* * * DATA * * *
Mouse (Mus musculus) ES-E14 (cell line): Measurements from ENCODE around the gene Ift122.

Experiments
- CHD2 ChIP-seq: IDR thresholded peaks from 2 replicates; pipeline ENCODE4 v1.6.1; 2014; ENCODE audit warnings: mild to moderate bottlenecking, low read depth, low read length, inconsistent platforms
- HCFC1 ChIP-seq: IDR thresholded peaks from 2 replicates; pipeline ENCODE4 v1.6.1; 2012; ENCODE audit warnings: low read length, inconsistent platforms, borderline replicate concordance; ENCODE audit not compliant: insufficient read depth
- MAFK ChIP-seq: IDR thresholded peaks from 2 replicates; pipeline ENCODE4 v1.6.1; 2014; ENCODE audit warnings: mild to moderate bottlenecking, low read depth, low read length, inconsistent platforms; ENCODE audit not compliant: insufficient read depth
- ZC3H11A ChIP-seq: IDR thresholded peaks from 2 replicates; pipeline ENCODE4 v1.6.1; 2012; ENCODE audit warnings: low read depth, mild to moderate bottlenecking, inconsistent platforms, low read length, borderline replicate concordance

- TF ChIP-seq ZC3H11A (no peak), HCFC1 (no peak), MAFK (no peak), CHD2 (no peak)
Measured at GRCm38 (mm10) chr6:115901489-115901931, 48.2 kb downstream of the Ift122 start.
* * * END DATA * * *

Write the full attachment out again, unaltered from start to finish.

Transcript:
Mouse (Mus musculus) ES-E14 (cell line): Measurements from ENCODE around the gene Ift122.

Experiments
- CHD2 ChIP-seq: IDR thresholded peaks from 2 replicates; pipeline ENCODE4 v1.6.1; 2014; ENCODE audit warnings: mild to moderate bottlenecking, low read depth, low read length, inconsistent platforms
- HCFC1 ChIP-seq: IDR thresholded peaks from 2 replicates; pipeline ENCODE4 v1.6.1; 2012; ENCODE audit warnings: low read length, inconsistent platforms, borderline replicate concordance; ENCODE audit not compliant: insufficient read depth
- MAFK ChIP-seq: IDR thresholded peaks from 2 replicates; pipeline ENCODE4 v1.6.1; 2014; ENCODE audit warnings: mild to moderate bottlenecking, low read depth, low read length, inconsistent platforms; ENCODE audit not compliant: insufficient read depth
- ZC3H11A ChIP-seq: IDR thresholded peaks from 2 replicates; pipeline ENCODE4 v1.6.1; 2012; ENCODE audit warnings: low read depth, mild to moderate bottlenecking, inconsistent platforms, low read length, borderline replicate concordance

- TF ChIP-seq ZC3H11A (no peak), HCFC1 (no peak), MAFK (no peak), CHD2 (no peak)
Measured at GRCm38 (mm10) chr6:115901489-115901931, 48.2 kb downstream of the Ift122 start.